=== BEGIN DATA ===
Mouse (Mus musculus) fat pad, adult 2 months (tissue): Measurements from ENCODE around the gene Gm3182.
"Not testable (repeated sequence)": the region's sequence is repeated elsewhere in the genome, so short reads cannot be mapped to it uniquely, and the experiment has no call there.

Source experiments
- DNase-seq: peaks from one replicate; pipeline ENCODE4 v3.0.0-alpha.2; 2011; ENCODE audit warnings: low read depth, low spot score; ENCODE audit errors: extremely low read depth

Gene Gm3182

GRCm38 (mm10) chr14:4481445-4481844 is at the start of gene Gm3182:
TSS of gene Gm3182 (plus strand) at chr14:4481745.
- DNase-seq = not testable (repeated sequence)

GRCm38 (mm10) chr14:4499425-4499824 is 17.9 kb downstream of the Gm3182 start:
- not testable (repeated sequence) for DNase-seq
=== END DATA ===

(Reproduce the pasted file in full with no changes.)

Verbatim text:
Mouse (Mus musculus) fat pad, adult 2 months (tissue): Measurements from ENCODE around the gene Gm3182.
"Not testable (repeated sequence)": the region's sequence is repeated elsewhere in the genome, so short reads cannot be mapped to it uniquely, and the experiment has no call there.

Source experiments
- DNase-seq: peaks from one replicate; pipeline ENCODE4 v3.0.0-alpha.2; 2011; ENCODE audit warnings: low read depth, low spot score; ENCODE audit errors: extremely low read depth

Gene Gm3182

GRCm38 (mm10) chr14:4481445-4481844 is at the start of gene Gm3182:
TSS of gene Gm3182 (plus strand) at chr14:4481745.
- DNase-seq = not testable (repeated sequence)

GRCm38 (mm10) chr14:4499425-4499824 is 17.9 kb downstream of the Gm3182 start:
- not testable (repeated sequence) for DNase-seq